>> good morning. before i get to the details, talking about joe's point there, nine days apart between these two events. i can almost guarantee you go back through history of hurricane landfalls, and i don't think any area has ever seen a snowstorm nine days after they dealt with a storm surge like we had with sandy. i mean, it's just ridiculous that it even happened. we showed you how rare of the times we are in. the fact you think about what happened to this region the year before that with irene and then that freak halloween snowstorm, makes you scratch your head. the details this morning to get you out the door. i know a lot of schools have delays. and that's because the snow is ending, temperatures are warming up. we're supposed to go into the 40s today. that's why a lot of people didn't get school cancellations. you see the white. the snow has ended in all areas with the exception of connecticut . you see the spin south of the island. it's still very close there to cape cod . so as far as the snow totals, really impressive for this time of year. i mean, we talked 6 to 12 inches in many areas of central and western connecticut who is by far the hardest hit. a couple random reports, high totals in new jersey, but even new york central park, only five inches of snow this time of year is virtually unheard of. and it was the heavy, wet snow and there were some downed trees. i mentioned winds. if we're going to get any more damage, it's out there on cape cod . they're kind of battle tested. they're used to 50 to 60-mile-per-hour gusts. in general, things will improve. this afternoon we go up into the 40s. i think the airports will be running no problems as we go throughout the late morning into the afternoon. the roads will dramatically improve. and tomorrow looks to go up into the 50s, guys. nea there's no more storms on the horizon. we warm up towards the 50s and 60s towards the weekend. nine days apart is ridiculous.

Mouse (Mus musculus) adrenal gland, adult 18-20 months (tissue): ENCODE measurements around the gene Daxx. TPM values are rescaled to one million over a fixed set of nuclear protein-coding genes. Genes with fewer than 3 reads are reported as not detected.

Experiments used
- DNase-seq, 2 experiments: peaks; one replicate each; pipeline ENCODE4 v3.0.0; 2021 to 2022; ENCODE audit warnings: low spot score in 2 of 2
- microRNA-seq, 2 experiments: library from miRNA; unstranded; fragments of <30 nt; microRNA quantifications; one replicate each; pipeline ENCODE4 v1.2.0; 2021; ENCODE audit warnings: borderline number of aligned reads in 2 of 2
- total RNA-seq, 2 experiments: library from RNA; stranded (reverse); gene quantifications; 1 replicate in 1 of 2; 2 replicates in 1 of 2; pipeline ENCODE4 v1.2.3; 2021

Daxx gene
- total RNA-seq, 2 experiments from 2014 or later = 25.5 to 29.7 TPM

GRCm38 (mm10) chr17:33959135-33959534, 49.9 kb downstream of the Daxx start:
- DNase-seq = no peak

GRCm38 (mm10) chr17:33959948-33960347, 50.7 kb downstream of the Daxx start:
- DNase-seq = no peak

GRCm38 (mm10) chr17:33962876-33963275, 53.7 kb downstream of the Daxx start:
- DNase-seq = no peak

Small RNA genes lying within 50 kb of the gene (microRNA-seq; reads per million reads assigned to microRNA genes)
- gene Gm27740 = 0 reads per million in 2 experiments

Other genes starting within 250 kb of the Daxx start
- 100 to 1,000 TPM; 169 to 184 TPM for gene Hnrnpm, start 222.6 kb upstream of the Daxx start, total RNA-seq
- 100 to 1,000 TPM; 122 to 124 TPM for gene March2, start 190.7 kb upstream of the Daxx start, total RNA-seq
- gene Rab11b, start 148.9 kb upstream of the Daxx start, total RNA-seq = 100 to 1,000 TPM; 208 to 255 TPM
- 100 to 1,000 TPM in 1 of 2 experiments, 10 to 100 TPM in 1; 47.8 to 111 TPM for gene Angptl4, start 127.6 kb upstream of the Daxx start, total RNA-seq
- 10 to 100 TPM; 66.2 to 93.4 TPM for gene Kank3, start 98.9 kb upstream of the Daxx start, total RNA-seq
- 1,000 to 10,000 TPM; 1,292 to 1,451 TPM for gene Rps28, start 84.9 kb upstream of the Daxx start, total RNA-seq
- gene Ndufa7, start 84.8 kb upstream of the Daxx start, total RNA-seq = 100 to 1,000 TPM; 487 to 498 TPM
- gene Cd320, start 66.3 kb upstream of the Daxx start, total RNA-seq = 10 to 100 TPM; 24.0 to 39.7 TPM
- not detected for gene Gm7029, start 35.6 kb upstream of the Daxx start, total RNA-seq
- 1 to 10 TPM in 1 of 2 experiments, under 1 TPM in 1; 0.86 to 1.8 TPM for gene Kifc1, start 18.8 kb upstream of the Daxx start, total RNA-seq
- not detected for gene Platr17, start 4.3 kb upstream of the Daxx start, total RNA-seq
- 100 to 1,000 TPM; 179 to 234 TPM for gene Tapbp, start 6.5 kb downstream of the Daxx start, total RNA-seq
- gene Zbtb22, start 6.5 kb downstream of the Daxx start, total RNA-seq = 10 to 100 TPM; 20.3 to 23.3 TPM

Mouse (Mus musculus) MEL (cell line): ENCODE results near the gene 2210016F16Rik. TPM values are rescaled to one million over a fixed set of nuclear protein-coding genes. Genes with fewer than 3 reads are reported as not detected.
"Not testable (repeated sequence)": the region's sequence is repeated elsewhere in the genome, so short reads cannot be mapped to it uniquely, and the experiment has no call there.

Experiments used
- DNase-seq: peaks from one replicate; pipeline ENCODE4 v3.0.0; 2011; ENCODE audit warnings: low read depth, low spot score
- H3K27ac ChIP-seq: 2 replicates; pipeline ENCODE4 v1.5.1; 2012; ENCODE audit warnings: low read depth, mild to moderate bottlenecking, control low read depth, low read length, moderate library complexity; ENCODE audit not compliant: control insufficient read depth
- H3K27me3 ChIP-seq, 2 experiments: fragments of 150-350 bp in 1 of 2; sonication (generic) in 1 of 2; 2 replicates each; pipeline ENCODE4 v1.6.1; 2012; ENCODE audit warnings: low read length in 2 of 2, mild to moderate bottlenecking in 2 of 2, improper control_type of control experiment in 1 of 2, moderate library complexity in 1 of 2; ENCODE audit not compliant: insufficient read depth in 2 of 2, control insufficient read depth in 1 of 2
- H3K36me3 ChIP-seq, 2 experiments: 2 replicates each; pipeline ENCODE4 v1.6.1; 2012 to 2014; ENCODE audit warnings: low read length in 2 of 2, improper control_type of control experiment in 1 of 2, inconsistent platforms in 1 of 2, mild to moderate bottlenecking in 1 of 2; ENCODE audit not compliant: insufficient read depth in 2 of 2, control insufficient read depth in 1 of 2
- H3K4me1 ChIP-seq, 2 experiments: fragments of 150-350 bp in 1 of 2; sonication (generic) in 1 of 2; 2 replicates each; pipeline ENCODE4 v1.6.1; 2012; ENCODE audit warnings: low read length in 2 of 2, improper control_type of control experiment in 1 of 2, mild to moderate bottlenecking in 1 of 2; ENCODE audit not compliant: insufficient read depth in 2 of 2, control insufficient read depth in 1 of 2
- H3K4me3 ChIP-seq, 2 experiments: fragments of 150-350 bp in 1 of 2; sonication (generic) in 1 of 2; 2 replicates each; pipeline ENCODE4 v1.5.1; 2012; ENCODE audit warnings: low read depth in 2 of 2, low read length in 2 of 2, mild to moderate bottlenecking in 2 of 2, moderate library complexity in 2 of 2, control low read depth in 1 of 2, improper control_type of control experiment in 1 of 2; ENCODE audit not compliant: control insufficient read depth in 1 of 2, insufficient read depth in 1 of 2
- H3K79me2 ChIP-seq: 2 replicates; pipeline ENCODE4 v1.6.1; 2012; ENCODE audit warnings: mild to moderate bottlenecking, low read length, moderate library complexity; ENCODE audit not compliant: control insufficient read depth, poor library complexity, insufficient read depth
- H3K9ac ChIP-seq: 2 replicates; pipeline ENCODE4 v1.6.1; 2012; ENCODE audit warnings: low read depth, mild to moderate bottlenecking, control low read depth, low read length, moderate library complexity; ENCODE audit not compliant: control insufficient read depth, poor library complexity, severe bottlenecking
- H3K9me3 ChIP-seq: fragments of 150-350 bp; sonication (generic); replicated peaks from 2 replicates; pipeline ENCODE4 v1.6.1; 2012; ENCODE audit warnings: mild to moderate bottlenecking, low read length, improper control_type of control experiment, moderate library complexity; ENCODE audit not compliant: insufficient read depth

>> it is ridiculous, bill. and again, you look at what happened last year where we had a hurricane in september. again, in new england.
>> and then a snowstorm three weeks later. now it's nine days apart. we're looking at these pictures.
>> this is what's supposed to be inside people's homes.
>> yeah, inside people's homes. you know, bill, you and i have actually -- gosh, we've gone through actually a lot of hurricanes together. certainly when i was in florida talking about them. and when you usually deal with a hurricane , and i've probably been through five, six, seven in my lifetime, you're used to the power going out and basically taking off as many clothes as you can, wearing shorts around the house.
>> because you're sweating. it's 95. it's humid. it is just miserable. but that is so much better now than what people are facing. this is a nightmare scenario. if you've never been through a hurricane -- and even my friends in florida that have been through so many, i can't imagine the pain and misery and the suffering that people across this region are experiencing right now without power, with freezing temperatures, with snowstorms. this is so dangerous.
>> i mean, you live in new england, and we haven't been hit by a lot of hurricanes, but historically they have happened through history. if they do, usually they're typically in the month of september. so sandy was about a month later than what maybe we typically would find a hurricane . and this nor'easter was about a month earlier than we would typically find a nor'easter. so just the weather patterns, just the extremes, you know, really are getting everyone's attention.
>> all right. we'll follow this throughout the morning. bill, thank you very much.